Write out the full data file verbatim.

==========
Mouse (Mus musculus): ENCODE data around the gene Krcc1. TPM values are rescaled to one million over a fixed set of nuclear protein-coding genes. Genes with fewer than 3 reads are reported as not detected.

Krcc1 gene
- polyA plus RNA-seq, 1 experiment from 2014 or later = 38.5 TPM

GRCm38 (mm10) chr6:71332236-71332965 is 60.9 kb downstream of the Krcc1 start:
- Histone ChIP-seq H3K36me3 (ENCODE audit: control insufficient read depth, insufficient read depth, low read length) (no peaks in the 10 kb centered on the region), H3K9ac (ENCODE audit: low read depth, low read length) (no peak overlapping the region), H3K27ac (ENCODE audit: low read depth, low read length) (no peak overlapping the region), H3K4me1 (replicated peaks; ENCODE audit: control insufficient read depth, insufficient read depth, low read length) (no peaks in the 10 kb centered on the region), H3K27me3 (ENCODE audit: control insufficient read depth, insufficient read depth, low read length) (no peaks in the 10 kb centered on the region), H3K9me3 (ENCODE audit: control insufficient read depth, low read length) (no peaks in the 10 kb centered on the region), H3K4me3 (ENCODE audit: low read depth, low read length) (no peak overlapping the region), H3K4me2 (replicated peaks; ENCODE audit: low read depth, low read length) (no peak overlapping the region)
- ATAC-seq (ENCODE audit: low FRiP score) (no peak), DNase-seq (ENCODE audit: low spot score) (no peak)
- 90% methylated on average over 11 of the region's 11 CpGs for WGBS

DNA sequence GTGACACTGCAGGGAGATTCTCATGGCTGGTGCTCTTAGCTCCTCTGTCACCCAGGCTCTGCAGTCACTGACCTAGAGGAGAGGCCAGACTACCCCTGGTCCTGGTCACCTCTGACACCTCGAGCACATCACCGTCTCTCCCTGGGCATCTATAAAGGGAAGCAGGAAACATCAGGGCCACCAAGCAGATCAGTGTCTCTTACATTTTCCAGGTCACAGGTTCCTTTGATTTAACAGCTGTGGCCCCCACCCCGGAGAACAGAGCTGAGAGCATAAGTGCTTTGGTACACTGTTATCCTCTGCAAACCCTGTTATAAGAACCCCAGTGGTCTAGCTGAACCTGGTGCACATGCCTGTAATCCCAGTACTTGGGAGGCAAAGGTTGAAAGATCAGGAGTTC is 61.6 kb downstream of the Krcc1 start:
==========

Mouse (Mus musculus): ENCODE data around the gene Krcc1. TPM values are rescaled to one million over a fixed set of nuclear protein-coding genes. Genes with fewer than 3 reads are reported as not detected.

Krcc1 gene
- polyA plus RNA-seq, 1 experiment from 2014 or later = 38.5 TPM

GRCm38 (mm10) chr6:71332236-71332965 is 60.9 kb downstream of the Krcc1 start:
- Histone ChIP-seq H3K36me3 (ENCODE audit: control insufficient read depth, insufficient read depth, low read length) (no peaks in the 10 kb centered on the region), H3K9ac (ENCODE audit: low read depth, low read length) (no peak overlapping the region), H3K27ac (ENCODE audit: low read depth, low read length) (no peak overlapping the region), H3K4me1 (replicated peaks; ENCODE audit: control insufficient read depth, insufficient read depth, low read length) (no peaks in the 10 kb centered on the region), H3K27me3 (ENCODE audit: control insufficient read depth, insufficient read depth, low read length) (no peaks in the 10 kb centered on the region), H3K9me3 (ENCODE audit: control insufficient read depth, low read length) (no peaks in the 10 kb centered on the region), H3K4me3 (ENCODE audit: low read depth, low read length) (no peak overlapping the region), H3K4me2 (replicated peaks; ENCODE audit: low read depth, low read length) (no peak overlapping the region)
- ATAC-seq (ENCODE audit: low FRiP score) (no peak), DNase-seq (ENCODE audit: low spot score) (no peak)
- 90% methylated on average over 11 of the region's 11 CpGs for WGBS

DNA sequence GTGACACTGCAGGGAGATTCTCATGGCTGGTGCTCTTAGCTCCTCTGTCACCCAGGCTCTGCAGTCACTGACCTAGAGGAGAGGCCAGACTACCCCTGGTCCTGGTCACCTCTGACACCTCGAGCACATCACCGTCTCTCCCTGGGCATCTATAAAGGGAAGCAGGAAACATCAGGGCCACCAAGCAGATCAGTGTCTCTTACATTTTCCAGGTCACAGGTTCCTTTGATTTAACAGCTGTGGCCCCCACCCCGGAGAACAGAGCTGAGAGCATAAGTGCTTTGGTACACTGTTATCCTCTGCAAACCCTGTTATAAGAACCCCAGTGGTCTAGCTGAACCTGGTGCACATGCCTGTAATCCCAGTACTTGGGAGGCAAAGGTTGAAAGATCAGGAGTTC is 61.6 kb downstream of the Krcc1 start: